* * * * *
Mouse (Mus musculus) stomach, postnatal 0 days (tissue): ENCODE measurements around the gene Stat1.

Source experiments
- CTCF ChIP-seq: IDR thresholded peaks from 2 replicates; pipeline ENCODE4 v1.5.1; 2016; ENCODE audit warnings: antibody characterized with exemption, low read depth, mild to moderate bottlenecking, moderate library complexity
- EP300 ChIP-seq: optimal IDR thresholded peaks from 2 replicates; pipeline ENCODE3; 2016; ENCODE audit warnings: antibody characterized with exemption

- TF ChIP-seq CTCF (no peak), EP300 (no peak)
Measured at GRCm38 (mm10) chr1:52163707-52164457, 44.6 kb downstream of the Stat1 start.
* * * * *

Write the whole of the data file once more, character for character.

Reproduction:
Mouse (Mus musculus) stomach, postnatal 0 days (tissue): ENCODE measurements around the gene Stat1.

Source experiments
- CTCF ChIP-seq: IDR thresholded peaks from 2 replicates; pipeline ENCODE4 v1.5.1; 2016; ENCODE audit warnings: antibody characterized with exemption, low read depth, mild to moderate bottlenecking, moderate library complexity
- EP300 ChIP-seq: optimal IDR thresholded peaks from 2 replicates; pipeline ENCODE3; 2016; ENCODE audit warnings: antibody characterized with exemption

- TF ChIP-seq CTCF (no peak), EP300 (no peak)
Measured at GRCm38 (mm10) chr1:52163707-52164457, 44.6 kb downstream of the Stat1 start.